My interest in history is probably as great as my interest in geography, a theme I’ve commonly woven into the Twelve Mile Circle. Keeping that in mind, I’ve grown ever-excited as events commemorating the 150th anniversary of the U.S. Civil War approach. Activities will escalate rapidly on April 12, 2011 with the anniversary of the Confederate attack on Ft. Sumter [my visit] and continue with intensity for another four years.
Commemorations will even take place in my little corner of the world. That website reminded me of a very basic geographic fact: the capital of the United States had the misfortune of finding itself suddenly bordering enemy territory. A line of artillery placed atop Virginia’s Potomac River ridgeline — the very home of the Confederate’s leading general, Robert E. Lee — would have reduced the city of Washington and all its iconic structures to rubble. That’s exactly why the Union army marched across the river within 12 hours of Virginia’s secession and seized the highlands for the duration of the war. They then constructed a ring of 68 forts completely around the city [my visit to one] and dug in for the next four years.
This got me thinking about what would happen geographically if one or more states decided to secede today. Could a split ever replicate the situation of a capital city suddenly abutting "enemy" territory? I considered that as a purely hypothetical scenario. I don’t know of any reasons why this would ever happen. Neither would I wish to trivialize or diminish the very serious causes behind the Civil War a century and a half ago, so I hope nobody takes it that way.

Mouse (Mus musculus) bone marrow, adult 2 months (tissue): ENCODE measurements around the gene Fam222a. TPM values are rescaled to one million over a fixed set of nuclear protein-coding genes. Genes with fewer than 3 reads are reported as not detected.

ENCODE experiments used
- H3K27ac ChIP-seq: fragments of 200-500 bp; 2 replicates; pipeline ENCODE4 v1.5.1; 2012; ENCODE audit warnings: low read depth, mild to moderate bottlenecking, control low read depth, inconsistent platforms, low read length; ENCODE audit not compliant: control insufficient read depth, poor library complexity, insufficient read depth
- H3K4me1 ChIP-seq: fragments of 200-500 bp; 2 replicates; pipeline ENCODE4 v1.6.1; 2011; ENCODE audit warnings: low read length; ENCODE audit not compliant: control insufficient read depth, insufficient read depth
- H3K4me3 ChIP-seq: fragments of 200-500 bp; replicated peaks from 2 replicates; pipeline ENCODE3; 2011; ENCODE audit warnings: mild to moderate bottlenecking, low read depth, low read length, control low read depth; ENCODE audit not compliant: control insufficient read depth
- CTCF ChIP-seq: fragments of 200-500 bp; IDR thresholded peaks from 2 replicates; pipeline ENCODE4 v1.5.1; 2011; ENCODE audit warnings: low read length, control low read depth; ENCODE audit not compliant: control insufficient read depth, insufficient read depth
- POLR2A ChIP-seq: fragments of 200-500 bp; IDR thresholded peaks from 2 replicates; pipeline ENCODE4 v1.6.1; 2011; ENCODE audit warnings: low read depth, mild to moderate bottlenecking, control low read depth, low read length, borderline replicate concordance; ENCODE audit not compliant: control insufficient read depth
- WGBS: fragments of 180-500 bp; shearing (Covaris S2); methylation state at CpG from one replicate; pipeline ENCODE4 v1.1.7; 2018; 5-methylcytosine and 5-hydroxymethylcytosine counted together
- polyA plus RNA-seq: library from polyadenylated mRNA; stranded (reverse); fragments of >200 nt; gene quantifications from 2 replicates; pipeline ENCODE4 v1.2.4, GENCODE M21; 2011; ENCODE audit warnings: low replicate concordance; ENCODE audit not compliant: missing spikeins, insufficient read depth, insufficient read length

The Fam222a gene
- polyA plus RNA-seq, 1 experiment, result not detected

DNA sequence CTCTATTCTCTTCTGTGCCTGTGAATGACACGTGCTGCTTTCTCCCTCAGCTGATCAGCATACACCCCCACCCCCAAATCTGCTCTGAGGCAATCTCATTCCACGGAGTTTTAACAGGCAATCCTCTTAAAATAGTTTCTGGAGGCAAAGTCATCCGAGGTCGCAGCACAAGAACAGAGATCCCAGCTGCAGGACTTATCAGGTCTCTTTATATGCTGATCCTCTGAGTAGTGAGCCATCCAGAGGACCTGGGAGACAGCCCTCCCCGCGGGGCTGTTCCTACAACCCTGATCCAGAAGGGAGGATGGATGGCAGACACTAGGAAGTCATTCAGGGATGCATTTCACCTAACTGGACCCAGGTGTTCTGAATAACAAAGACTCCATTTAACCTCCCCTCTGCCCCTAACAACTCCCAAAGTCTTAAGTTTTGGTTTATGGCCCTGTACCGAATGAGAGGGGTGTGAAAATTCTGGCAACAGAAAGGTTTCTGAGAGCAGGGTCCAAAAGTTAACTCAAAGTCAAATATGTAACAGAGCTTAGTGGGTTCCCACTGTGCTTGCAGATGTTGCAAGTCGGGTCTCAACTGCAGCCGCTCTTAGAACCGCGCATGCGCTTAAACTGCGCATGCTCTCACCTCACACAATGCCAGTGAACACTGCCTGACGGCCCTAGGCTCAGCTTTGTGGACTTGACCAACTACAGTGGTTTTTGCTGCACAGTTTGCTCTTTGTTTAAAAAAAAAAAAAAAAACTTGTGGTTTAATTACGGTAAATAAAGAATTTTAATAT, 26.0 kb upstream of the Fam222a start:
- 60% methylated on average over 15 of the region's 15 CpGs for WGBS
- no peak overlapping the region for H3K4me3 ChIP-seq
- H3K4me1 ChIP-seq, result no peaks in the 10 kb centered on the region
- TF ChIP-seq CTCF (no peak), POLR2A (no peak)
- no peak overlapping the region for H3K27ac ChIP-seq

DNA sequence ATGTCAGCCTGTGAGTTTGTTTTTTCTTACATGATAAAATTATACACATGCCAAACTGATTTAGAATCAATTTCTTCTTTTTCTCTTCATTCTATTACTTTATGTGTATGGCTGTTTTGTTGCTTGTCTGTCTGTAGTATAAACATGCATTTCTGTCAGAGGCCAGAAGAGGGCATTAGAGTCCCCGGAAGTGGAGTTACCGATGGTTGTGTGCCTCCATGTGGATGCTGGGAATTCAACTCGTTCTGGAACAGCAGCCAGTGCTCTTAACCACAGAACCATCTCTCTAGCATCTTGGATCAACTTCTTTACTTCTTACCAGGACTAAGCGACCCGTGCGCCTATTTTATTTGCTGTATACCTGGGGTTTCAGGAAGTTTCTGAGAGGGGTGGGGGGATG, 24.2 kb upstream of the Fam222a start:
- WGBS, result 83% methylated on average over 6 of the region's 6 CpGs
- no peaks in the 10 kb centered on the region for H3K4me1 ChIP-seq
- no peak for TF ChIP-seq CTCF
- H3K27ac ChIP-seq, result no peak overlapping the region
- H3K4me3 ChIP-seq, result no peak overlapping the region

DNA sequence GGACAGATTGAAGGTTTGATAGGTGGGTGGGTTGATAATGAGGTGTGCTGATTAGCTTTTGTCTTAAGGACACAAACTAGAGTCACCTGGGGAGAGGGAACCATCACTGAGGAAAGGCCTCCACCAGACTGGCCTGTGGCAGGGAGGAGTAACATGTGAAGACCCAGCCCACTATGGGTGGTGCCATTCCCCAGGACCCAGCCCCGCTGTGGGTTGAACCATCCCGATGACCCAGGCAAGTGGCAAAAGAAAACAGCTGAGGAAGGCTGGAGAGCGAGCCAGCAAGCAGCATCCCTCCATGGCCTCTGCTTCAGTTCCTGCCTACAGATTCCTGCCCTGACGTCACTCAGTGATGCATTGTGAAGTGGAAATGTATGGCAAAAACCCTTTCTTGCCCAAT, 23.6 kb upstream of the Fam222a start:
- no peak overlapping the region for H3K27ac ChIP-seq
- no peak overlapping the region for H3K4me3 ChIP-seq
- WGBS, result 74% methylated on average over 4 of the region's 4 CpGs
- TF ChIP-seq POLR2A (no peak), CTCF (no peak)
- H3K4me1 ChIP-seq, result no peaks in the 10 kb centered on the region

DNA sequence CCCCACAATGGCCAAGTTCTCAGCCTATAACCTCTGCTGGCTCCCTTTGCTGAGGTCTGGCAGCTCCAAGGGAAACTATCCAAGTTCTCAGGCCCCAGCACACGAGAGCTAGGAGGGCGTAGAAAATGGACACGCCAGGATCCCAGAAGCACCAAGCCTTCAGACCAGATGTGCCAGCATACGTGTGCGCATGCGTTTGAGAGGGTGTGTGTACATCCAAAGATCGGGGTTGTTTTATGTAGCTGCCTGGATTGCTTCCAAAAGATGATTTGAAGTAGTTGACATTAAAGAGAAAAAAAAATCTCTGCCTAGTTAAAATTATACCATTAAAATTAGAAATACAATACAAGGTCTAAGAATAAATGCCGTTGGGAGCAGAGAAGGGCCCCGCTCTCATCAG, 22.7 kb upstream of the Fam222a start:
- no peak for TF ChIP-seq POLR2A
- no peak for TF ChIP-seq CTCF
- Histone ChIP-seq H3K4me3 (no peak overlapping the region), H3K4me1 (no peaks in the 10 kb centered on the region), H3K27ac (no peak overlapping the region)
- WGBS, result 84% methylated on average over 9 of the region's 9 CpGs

However, if we were to start splitting individual states from each other for whatever reason, which state (now national) capitals would suddenly appear vulnerably along a border? I know it doesn’t make much difference today with bombers and long-range missiles and such, but let’s suspend our disbelief for a moment and go with it. The list is smaller than I imagined.
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Trenton seems to be the best example. Nothing but the Delaware River separates the capital of New Jersey from Pennsylvania. Technically the same is true for Carson City, Nevada although Lake Tahoe might serve as an effective buffer from California. Juneau, Alaska sits on an international border today (remember the trick question?) although the habitable portion clings to the Gastineau Channel with huge mountains and an icefield separating it from Canada. Plus, Canada doesn’t seem to have much of a desire to invade Alaska anytime soon.
A few others come close. Cheyenne, Wyoming is about ten miles from Colorado. St. Paul, Minnesota is maybe thirty miles from Wisconsin. Providence, Rhode Island extends nearly to Massachusetts but nearly everything in Rhode Island is near a border, so is it even a useful example?
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An even better instance exists just a bit further north. This is all that separates Ottawa, the Canadian capital, in the province of Ontario from the province of Québec. Should Québec ever secede from Canada, well… let’s just hope it ended amicably.